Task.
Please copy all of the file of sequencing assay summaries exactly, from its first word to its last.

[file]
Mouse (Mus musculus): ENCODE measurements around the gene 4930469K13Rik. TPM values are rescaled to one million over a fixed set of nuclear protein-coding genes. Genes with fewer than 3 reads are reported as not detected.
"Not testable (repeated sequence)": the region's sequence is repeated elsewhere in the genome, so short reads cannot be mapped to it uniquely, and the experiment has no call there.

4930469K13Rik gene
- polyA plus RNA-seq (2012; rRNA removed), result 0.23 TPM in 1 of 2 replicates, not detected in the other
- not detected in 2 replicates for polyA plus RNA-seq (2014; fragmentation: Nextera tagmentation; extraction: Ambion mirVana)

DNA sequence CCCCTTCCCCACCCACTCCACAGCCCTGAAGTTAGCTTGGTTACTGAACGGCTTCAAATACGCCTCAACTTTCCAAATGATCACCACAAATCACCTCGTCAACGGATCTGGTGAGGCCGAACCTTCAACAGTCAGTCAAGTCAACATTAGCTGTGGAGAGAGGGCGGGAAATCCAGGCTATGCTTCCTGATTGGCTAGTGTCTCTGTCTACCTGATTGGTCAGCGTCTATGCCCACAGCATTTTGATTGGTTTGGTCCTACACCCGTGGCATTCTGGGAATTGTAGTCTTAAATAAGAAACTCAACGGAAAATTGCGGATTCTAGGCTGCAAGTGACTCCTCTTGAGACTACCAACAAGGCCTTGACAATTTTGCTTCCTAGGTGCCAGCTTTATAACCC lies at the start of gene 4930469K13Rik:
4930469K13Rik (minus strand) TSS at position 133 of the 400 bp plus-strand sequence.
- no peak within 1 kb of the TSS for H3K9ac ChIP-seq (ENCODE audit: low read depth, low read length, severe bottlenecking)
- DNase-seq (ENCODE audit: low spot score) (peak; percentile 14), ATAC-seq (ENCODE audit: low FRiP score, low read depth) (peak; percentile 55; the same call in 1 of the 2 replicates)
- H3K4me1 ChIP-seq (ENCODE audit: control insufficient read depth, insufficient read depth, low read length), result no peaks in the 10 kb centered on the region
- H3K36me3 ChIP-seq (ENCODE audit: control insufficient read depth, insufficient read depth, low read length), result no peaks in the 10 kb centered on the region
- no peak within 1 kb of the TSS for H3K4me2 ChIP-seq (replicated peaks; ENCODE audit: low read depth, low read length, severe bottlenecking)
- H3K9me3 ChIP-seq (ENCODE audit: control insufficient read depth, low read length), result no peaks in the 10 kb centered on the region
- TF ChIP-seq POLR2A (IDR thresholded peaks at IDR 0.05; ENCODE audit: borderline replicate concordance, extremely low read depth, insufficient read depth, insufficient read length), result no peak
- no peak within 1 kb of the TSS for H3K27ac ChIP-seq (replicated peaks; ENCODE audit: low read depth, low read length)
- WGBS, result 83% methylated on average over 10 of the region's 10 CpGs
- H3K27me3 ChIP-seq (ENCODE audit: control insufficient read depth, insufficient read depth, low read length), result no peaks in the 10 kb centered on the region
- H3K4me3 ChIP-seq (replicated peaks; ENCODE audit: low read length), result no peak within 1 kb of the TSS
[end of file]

Mouse (Mus musculus): ENCODE measurements around the gene 4930469K13Rik. TPM values are rescaled to one million over a fixed set of nuclear protein-coding genes. Genes with fewer than 3 reads are reported as not detected.
"Not testable (repeated sequence)": the region's sequence is repeated elsewhere in the genome, so short reads cannot be mapped to it uniquely, and the experiment has no call there.

4930469K13Rik gene
- polyA plus RNA-seq (2012; rRNA removed), result 0.23 TPM in 1 of 2 replicates, not detected in the other
- not detected in 2 replicates for polyA plus RNA-seq (2014; fragmentation: Nextera tagmentation; extraction: Ambion mirVana)

DNA sequence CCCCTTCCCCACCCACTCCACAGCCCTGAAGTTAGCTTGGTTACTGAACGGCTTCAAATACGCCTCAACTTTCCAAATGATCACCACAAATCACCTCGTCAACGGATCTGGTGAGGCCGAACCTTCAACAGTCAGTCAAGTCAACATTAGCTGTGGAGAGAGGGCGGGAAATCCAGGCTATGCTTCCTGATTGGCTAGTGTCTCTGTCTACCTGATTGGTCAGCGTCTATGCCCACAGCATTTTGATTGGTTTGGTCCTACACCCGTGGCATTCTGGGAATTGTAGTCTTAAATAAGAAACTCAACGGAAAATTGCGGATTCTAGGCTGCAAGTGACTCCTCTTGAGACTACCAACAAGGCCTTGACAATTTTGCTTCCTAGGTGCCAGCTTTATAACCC lies at the start of gene 4930469K13Rik:
4930469K13Rik (minus strand) TSS at position 133 of the 400 bp plus-strand sequence.
- no peak within 1 kb of the TSS for H3K9ac ChIP-seq (ENCODE audit: low read depth, low read length, severe bottlenecking)
- DNase-seq (ENCODE audit: low spot score) (peak; percentile 14), ATAC-seq (ENCODE audit: low FRiP score, low read depth) (peak; percentile 55; the same call in 1 of the 2 replicates)
- H3K4me1 ChIP-seq (ENCODE audit: control insufficient read depth, insufficient read depth, low read length), result no peaks in the 10 kb centered on the region
- H3K36me3 ChIP-seq (ENCODE audit: control insufficient read depth, insufficient read depth, low read length), result no peaks in the 10 kb centered on the region
- no peak within 1 kb of the TSS for H3K4me2 ChIP-seq (replicated peaks; ENCODE audit: low read depth, low read length, severe bottlenecking)
- H3K9me3 ChIP-seq (ENCODE audit: control insufficient read depth, low read length), result no peaks in the 10 kb centered on the region
- TF ChIP-seq POLR2A (IDR thresholded peaks at IDR 0.05; ENCODE audit: borderline replicate concordance, extremely low read depth, insufficient read depth, insufficient read length), result no peak
- no peak within 1 kb of the TSS for H3K27ac ChIP-seq (replicated peaks; ENCODE audit: low read depth, low read length)
- WGBS, result 83% methylated on average over 10 of the region's 10 CpGs
- H3K27me3 ChIP-seq (ENCODE audit: control insufficient read depth, insufficient read depth, low read length), result no peaks in the 10 kb centered on the region
- H3K4me3 ChIP-seq (replicated peaks; ENCODE audit: low read length), result no peak within 1 kb of the TSS